Me:  Resumes in the backseat!  Which leads to one of the two questions I’m asking all actors of their vehicles:  Do you always keep headshots/resumes with you in your car?  How often are you using them these days?

Ron:  Yes!  I almost always have resumes and headshots in my car.  I use to not, but then I’d be running out of my house, late, and panic half-way to the audition.  I’d have to pull over at a Kinko’s, run in like a crazy person, and print one out from my e-mail.

Me:  Ah, so you keep them in there to guard against being late and/or forgetful!

Ron:  Yes.  Two times you don’t want to see me:  1) When I haven’t eaten,  and 2) When I’m running late for an audition.  I look like a male version of Ellen Burystn from “Requiem for a Dream.”  God, I probably shouldn’t be saying this! [Laughs]

Me:  No, no!  I appreciate the honesty!  And at least it’s a male version of Ms. Burstyn, I mean, that’s something isn’t it?  As for your trunk—First congrats on a very artful photograph!  I really appreciate the composition, impressively from your cell phone.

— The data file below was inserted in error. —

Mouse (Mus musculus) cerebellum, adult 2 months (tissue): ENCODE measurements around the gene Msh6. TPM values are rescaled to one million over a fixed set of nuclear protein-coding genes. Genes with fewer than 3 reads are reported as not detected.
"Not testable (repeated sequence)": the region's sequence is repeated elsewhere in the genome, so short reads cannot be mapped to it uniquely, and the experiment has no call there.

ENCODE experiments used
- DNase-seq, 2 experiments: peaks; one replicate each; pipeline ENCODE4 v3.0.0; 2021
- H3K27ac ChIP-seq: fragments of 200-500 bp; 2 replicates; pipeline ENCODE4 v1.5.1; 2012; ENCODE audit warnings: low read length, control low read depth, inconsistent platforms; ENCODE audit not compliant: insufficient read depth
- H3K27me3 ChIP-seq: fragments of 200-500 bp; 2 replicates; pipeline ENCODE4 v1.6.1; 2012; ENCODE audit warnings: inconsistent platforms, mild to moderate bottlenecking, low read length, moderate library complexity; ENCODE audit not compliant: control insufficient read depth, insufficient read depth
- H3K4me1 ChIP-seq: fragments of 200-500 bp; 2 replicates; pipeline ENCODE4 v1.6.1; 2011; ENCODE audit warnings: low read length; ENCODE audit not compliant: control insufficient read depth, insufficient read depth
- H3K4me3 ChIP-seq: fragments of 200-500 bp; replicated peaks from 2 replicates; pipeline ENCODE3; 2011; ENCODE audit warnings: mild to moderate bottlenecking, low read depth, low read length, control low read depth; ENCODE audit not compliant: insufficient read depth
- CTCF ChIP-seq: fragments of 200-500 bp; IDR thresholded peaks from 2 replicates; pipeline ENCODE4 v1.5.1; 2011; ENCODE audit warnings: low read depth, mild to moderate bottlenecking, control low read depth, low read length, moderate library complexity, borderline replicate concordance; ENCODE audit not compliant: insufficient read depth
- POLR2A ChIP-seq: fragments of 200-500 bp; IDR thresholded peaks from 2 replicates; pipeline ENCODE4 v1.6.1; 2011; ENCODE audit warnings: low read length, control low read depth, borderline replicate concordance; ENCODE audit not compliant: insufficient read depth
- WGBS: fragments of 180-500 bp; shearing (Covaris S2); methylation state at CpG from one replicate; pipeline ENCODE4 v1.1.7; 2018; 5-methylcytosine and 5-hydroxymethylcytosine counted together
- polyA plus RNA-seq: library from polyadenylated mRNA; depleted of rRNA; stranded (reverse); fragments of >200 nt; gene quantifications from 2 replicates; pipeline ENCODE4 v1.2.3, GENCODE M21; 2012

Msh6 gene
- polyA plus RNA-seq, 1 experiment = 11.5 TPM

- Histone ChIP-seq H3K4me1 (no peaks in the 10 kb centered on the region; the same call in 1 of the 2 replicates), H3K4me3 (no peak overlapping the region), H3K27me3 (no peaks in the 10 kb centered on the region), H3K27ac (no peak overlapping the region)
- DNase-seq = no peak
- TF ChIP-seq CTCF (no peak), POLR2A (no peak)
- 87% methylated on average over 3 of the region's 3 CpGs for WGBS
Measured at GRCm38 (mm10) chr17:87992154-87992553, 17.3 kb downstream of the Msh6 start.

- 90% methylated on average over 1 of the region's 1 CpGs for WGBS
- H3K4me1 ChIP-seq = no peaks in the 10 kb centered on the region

Ron:  Thanks!

Me:  What’s the story with the towel and the flannel?

Ron:  The flannel is actually my black button up from the show I’ve been doing for the last 18 months, I really take care of my costume.  [Laughs]  It was closing night and I threw it in my trunk.  I really need to wash that soon!  The towel is from the gym.  I use it for my front seat once I’ve worked up a good sweat so I don’t ruin my cloth seats by getting them wet.  It probably would be easier to shower at the gym and be dry by the time I step into my car, but I don’t shower in public.  I believe some things should still be private. [Laughs]

Me:  Well that dedication to your car’s cleanliness easily leads me into my last question for you.  On a scale of 1 to 10, how much did you prep your car before taking these photographs for me?

Ron:  You’re lucky.  Normally my car is much more cluttered, but I just got this one a week ago.

Me:  Oh!  I didn’t realize you had a new car we were dealing with!  That’s very exciting!

Ron:  My lease was up so I decided to lease again.  I believe for me it’s the best way to go.  I don’t care what Susie Orman says.  She doesn’t know my uncle works for GM!

Sara Israel is a writer and director living in Los Angeles.